ATLANTA, March 30 /PRNewswire-FirstCall/ -- CryoLife, Inc. (NYSE:CRY - News), an implantable biological medical device and cardiovascular tissue processing company, announced today that it filed an emergency motion for a preliminary injunction against Medafor, Inc. in the United States District Court for the Northern District of Georgia, Atlanta division. CryoLife contends that Medafor is improperly attempting to terminate the exclusive distribution agreement ("EDA") between the parties, and CryoLife has requested that the Court enjoin Medafor from proceeding with the termination.
CryoLife believes that Medafor's attempt to terminate the EDA is wrongful for several reasons. Primarily, Medafor ignored the fact that the parties contracted away any right to apply the adequate assurances statute that Medafor is now invoking to attempt to terminate the EDA. Even if the statute applied, CryoLife believes Medafor failed to meet the statutory prerequisites for termination, for numerous reasons, including those described below.
Specifically, the statute is only available to a party with a reasonable basis for insecurity regarding the other party's future performance, and CryoLife's adherence to the contract has never been in legitimate doubt. The statute requires that any assurances demanded by a party with an insecurity be reasonable. CryoLife believes that Medafor's requested assurances were not reasonable and in fact were designed to be overreaching and abusive. Perhaps most importantly, the statute demands that the party invoking it do so in absolute good faith, and CryoLife believes Medafor's invocation of the statute was made in bad faith, as a pretextual scheme to get out of a contract that Medafor found itself unable and unwilling to honor.
The statute is also not available to a party who itself is in breach of its obligations. CryoLife is aware of numerous breaches by Medafor of the EDA, including: promoting and marketing product on its website for use in CryoLife's exclusive Field in violation of the EDA; failing to prevent its Brazilian distributor from marketing and promoting the product on its website; failing to respond to notice letters of prohibited conduct in 17 instances, along with failing to respond to many of the allegations contained in the complaint filed against it by CryoLife; failing to respond to CryoLife's notice letters regarding Medafor's breaches of conduct in Spain; and refusing to protect the intellectual property rights of Medafor's MPH technology in accordance with the terms of the EDA.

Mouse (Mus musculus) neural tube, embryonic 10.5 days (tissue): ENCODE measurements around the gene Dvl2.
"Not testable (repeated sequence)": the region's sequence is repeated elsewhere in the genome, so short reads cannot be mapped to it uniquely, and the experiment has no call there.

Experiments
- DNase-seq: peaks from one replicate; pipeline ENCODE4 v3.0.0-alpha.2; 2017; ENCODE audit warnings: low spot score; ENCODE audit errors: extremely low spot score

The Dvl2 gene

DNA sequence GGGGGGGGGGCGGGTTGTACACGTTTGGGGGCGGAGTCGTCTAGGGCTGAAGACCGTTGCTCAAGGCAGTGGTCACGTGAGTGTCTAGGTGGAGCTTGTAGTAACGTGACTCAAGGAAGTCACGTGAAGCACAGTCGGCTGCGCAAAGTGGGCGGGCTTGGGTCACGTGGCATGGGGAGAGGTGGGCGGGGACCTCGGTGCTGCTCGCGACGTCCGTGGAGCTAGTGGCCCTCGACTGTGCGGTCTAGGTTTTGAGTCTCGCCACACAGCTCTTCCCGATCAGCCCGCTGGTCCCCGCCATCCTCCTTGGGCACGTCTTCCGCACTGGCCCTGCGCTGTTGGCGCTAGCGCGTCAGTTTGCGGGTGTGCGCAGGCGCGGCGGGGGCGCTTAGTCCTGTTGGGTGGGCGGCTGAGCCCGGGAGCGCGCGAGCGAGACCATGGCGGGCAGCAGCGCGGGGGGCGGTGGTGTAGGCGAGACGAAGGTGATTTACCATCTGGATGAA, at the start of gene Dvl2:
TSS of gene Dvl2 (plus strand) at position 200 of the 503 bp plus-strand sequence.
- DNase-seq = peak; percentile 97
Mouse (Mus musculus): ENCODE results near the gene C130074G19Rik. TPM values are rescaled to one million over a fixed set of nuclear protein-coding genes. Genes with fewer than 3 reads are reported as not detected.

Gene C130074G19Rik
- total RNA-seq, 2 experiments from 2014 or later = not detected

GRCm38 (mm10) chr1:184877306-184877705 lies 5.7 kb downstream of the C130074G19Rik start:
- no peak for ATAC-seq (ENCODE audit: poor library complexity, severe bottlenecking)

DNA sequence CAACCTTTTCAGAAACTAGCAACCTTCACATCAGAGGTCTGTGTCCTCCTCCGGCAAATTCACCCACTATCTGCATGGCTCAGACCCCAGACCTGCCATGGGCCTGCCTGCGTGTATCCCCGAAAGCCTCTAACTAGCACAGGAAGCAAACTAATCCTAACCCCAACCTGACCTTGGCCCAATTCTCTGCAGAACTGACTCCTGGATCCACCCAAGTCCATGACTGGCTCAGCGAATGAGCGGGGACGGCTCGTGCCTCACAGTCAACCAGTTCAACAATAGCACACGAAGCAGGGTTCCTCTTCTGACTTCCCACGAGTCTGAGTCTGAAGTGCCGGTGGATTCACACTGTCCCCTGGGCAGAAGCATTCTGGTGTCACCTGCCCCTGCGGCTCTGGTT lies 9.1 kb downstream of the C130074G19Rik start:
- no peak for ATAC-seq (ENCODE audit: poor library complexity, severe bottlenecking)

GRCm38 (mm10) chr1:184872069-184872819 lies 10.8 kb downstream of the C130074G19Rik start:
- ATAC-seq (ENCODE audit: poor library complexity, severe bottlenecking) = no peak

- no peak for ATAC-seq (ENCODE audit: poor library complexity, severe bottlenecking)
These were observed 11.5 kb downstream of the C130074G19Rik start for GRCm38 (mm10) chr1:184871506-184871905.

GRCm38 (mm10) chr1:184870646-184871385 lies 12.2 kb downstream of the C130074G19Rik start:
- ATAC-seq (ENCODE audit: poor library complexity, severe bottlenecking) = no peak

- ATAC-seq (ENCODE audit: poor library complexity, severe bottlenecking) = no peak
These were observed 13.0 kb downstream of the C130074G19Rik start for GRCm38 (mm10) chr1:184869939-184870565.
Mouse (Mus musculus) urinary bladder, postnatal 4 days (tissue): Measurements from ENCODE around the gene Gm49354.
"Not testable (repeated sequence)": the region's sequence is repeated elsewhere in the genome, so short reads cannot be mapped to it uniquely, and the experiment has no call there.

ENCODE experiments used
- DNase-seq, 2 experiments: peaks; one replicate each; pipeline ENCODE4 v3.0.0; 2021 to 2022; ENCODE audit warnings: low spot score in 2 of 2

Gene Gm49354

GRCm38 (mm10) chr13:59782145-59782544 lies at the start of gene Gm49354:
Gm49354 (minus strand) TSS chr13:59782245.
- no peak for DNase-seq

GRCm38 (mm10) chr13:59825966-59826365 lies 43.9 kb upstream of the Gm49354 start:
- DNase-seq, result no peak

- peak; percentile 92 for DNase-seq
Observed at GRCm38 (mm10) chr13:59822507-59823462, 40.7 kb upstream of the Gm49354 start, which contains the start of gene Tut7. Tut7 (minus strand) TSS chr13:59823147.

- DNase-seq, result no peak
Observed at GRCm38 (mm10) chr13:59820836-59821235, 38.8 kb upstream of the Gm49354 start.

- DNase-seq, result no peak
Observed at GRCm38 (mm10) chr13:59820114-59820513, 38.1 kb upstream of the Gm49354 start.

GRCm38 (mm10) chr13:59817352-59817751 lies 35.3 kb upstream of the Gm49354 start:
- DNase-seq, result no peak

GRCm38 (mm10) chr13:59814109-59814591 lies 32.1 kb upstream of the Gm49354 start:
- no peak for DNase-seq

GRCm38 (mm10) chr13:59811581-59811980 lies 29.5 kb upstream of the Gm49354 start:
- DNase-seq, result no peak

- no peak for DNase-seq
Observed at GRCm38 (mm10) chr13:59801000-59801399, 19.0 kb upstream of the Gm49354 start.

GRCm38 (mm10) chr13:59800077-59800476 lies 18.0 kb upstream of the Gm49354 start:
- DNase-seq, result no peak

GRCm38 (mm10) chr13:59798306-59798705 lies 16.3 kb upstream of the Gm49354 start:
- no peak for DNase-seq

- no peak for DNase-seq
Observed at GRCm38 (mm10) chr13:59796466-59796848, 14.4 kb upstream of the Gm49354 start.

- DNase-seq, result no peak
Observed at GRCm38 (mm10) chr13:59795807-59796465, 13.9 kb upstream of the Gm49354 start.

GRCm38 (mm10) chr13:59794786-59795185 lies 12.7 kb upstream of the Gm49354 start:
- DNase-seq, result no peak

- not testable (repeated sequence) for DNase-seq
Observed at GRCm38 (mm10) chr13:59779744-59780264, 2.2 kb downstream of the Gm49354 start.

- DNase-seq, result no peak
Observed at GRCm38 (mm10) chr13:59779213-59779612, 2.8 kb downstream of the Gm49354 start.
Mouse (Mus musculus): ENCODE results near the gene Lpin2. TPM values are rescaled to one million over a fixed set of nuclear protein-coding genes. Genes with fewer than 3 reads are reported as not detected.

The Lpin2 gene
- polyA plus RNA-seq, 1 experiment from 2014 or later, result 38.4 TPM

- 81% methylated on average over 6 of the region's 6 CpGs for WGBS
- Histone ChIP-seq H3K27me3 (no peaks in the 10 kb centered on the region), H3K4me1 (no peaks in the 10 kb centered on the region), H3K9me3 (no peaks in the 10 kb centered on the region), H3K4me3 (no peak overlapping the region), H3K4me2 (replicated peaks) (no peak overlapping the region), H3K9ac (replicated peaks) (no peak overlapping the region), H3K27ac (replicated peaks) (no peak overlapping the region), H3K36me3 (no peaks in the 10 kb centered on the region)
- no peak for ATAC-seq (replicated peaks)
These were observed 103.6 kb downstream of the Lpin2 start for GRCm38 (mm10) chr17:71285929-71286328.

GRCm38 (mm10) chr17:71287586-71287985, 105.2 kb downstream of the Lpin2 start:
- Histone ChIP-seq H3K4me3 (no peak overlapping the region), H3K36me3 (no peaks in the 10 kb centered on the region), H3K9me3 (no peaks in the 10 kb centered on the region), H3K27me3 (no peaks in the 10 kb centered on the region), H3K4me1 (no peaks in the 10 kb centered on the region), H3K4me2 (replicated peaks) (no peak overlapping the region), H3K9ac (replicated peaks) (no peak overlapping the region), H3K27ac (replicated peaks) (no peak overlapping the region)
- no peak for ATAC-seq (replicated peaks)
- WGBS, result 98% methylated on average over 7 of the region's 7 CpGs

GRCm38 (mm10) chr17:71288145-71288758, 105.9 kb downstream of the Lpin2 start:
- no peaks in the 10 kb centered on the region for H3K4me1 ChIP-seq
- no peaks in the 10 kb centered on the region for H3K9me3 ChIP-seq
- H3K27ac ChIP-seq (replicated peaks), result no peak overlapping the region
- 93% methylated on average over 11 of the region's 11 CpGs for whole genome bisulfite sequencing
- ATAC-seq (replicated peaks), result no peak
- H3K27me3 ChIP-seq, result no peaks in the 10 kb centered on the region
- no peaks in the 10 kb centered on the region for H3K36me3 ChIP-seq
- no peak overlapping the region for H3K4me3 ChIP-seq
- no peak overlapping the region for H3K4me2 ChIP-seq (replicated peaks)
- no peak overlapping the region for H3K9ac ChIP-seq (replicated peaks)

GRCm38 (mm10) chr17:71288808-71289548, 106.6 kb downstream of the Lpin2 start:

Steven G. Anderson, CryoLife's chairman, president and chief executive officer, commented, "CryoLife has assiduously followed the terms of the EDA and has repeatedly communicated to Medafor its intention to continue to honor the terms of the EDA. We believe that Medafor's request for assurances was not made in good faith and that it was simply a pretext to terminate a contract that they cannot consistently comply with, as evidenced by their repeated breaches. Unfortunately, in attempting to repudiate the EDA, we believe Medafor has put itself and its shareholders at great risk. Should this gambit fail, Medafor has exposed itself to significant damages in addition to the damages arising under the complaint previously filed by CryoLife and the substantial litigation costs this process will accrue."
In the event an injunction is not granted, however, CryoLife will pursue its rights with respect to the EDA vigorously, including claims, for among other things, breach of contract, fraud and negligent misrepresentation and violation of the Georgia RICO provisions, and CryoLife will consider all avenues open to it to protect its interests and those of its shareholders and recover appropriate compensation from Medafor for its reckless actions.
CryoLife believes that it currently has enough inventory, with or without the fulfillment of the March 16, 2010 purchase order that was disputed by Medafor, to meet its business needs through the end of May 2010. CryoLife is optimistic that the court will rule on its motion for preliminary injunction prior to that time.